Over recent years, the term “Elder Abuse” has increasingly become a more familiar phrase to hear in regards to our elderly loved ones. It is a very sad and disheartening reality that some seniors face later in life. It is important that we are aware of what is considered elder abuse and advocate for our elderly community when necessary. We will be defining what qualifies as senior citizen abuse, what mandatory reporting is, and how you report abuse if you are confronted with it.
What is Senior Citizen Abuse?
Also referred to as “Elder Abuse”, senior citizen abuse is the neglect, abuse, or exploitation of a senior 70 years of age or older. These can include physical abuse, neglecting of their basic needs, financial theft or manipulation, verbal abuse, and even sexual abuse. One of the most obvious forms of abuse is physical, verbal, or sexual abuse. Outward signs of bruising, cuts, or broken bones may not just be from a fall or an accident. Although some seniors may be too embarrassed to admit they are a victim of abuse, those “falls” may actually be injuries sustained from harm from another caregiver. Verbal abuse is a little harder to acknowledge unless you personally witness the abuse or the senior confides in you, but be sure you are listening so that you can identify it. Also, some seniors for one reason or another are seen as a burden to the ones who are supposed to care for them and can be left without adequate housing, food, or clothing. They may not mentally or physically be able to care for themselves due to a disability, and are neglected of proper self-care assistance from their caregivers. Finances are also a huge aspect of elder abuse that may not be easily seen. Unfortunately, some family members or other close relationships may take advantage of an elder’s trust or mental state and steal money or other assets. This can be accomplished either by verbal manipulation and convincing the senior to release a part of their assets or through legal paperwork presented as something that it truly is not. These can include Advance Directives, Personal Wills, Credit Cards, and even Reverse Mortgages to name just a few.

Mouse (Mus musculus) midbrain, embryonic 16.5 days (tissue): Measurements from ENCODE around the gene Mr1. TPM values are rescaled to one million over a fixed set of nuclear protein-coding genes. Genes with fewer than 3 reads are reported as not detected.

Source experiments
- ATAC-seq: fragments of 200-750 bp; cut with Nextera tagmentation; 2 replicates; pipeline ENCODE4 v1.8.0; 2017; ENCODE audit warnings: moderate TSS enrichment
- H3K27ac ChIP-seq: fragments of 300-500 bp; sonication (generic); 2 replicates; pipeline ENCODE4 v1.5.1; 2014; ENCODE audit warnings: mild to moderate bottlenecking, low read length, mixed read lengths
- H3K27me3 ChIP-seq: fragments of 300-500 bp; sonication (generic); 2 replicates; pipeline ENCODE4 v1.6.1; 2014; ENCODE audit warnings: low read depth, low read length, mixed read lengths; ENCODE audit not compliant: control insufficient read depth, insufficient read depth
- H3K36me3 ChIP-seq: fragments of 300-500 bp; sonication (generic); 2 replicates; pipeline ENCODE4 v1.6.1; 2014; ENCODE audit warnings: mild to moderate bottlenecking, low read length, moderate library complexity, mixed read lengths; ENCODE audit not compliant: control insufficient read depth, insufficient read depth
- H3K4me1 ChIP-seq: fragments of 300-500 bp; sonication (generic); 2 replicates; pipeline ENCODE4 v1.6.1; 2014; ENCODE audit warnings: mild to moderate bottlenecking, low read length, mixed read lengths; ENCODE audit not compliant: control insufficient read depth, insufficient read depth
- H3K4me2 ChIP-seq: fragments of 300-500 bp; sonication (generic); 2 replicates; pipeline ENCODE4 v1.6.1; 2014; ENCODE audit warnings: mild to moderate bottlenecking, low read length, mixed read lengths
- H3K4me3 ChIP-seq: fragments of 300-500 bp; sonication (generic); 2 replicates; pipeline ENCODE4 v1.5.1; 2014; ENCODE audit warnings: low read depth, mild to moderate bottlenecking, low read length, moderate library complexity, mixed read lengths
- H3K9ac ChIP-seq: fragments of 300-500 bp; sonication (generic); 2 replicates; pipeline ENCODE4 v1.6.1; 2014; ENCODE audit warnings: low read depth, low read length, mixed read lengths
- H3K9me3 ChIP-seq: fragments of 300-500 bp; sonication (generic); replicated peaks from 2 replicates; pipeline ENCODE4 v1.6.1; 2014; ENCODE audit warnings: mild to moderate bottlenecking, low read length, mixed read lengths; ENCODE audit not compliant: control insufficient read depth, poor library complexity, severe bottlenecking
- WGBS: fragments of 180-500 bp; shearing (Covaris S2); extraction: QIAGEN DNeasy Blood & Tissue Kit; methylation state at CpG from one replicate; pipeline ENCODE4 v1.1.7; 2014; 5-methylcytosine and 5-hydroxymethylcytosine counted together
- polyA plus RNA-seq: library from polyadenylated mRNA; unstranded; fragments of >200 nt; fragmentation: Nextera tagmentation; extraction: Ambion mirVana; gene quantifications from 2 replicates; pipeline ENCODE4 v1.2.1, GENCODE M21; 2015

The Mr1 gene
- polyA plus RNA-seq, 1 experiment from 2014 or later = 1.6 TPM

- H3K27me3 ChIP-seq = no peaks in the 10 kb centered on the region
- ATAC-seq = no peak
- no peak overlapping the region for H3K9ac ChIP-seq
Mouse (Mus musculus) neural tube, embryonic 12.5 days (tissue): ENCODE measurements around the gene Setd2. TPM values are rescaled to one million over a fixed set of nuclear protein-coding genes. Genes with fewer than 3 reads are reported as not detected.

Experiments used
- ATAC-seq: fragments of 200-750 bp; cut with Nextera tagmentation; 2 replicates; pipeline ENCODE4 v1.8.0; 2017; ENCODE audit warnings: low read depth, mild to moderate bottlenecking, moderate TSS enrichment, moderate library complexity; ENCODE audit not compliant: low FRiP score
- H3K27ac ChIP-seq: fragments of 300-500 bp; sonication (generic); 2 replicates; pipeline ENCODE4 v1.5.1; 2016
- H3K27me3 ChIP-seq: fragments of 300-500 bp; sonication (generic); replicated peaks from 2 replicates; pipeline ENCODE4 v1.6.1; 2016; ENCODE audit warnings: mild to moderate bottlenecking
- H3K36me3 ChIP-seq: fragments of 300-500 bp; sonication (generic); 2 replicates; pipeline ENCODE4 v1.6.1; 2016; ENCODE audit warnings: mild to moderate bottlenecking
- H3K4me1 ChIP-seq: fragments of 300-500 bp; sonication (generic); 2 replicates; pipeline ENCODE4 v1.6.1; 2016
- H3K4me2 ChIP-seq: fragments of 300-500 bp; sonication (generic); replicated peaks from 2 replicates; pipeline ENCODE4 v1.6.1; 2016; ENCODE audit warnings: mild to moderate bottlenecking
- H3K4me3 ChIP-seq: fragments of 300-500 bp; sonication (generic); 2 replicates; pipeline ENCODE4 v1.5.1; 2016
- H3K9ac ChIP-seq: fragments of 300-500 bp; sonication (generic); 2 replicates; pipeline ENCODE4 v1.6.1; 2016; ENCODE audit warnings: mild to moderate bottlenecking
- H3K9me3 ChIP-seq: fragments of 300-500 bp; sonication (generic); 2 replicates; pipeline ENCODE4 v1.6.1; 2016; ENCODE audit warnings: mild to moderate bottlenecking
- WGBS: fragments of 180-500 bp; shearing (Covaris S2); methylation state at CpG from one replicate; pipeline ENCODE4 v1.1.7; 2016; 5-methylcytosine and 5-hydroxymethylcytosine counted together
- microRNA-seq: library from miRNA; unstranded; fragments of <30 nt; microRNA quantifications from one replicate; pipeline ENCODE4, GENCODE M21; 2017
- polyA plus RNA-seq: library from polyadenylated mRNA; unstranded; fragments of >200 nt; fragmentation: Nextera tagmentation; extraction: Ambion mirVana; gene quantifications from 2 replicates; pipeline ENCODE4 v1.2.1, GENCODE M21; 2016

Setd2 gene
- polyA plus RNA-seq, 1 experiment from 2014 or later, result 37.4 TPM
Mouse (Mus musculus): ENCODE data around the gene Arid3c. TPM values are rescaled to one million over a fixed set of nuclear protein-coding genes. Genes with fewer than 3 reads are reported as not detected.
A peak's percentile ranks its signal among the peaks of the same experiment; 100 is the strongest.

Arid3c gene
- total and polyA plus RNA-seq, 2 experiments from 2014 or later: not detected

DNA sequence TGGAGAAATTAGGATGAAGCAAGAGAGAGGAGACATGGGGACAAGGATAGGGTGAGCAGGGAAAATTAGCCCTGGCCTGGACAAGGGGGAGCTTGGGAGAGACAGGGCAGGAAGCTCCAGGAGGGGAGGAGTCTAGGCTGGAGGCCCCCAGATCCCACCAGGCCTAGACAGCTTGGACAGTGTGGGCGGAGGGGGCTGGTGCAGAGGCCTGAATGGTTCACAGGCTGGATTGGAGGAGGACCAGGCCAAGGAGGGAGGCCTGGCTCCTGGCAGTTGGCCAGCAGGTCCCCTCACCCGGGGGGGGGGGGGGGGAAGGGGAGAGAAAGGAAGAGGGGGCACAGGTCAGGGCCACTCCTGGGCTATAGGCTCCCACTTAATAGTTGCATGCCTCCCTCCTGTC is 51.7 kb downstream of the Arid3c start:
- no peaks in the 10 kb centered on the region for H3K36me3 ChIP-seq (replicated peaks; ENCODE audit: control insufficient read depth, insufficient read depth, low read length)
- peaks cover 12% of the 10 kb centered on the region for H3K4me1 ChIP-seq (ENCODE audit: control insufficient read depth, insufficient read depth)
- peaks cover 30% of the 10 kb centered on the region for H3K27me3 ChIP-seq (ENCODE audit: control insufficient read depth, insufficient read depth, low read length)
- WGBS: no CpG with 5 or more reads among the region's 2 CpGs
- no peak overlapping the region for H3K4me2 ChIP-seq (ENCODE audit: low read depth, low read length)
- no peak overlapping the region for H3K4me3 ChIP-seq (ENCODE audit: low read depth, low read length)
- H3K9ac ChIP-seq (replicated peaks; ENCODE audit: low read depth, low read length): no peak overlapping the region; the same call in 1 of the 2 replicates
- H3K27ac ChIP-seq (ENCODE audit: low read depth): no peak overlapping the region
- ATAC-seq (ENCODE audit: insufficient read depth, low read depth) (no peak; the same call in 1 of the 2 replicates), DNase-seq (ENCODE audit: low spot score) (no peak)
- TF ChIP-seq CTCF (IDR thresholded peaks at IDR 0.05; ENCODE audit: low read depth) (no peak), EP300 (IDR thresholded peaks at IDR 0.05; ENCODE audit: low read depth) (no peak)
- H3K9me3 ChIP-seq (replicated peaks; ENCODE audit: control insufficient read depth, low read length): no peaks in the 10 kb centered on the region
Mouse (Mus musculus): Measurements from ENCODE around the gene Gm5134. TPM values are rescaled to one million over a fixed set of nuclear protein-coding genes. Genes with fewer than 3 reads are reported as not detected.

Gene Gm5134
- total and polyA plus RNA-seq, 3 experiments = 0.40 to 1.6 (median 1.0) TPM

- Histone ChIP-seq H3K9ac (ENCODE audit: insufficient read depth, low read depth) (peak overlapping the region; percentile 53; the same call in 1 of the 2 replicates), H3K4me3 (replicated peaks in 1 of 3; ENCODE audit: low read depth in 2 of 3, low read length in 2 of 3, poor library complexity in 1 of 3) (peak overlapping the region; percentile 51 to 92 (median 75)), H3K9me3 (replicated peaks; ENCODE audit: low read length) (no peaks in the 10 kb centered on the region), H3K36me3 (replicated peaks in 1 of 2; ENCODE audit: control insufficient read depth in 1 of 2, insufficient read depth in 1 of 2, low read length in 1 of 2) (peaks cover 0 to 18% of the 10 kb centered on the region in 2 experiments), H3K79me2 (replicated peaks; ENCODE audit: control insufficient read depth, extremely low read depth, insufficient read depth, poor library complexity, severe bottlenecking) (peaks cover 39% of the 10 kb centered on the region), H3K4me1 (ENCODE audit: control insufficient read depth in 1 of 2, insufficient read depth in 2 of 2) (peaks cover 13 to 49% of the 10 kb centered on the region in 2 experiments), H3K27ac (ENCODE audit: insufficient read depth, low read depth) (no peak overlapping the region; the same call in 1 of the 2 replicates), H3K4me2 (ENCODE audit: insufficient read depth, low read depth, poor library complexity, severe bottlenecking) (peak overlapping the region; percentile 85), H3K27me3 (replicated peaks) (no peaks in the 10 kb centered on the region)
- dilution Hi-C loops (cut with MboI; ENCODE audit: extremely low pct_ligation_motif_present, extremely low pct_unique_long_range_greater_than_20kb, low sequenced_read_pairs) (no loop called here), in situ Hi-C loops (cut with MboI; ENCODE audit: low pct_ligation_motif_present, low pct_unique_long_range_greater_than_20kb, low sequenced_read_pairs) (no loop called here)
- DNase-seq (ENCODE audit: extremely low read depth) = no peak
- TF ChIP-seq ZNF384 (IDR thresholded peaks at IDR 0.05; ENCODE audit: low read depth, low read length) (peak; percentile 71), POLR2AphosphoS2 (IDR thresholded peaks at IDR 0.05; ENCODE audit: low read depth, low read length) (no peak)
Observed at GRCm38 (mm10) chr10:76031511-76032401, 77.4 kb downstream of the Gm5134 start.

Mandatory reporting is where an individual or professional is required to report signs of abuse to local authority within 24 hours of being made aware of the alleged abuse. People who are required to report include caregivers, medical professionals of all kinds, public service representatives, members of clergy, and many others. For a full list of mandatory reporters click here.
How do I report?
If you find yourself in a situation where you believe senior citizen abuse is taking place, call your local law enforcement. You can also place a call to the Colorado Adult Protection Hotline at 720-944-2994.
When you report be sure to provide as much information as possible. Helpful information will include:
- – Name and address of the at-risk adult
- – Description of the alleged abuse situation and what you personally observed
- – Extent of the abuse
- – Name or description of the alleged abuser
- – Any additional information you can provide. The more the better.
If you believe you may know a senior at-risk for elder abuse, do not wait to report. It is vital that you report within 24 hours so that potential abuse can be prevented before causing more harm to the senior.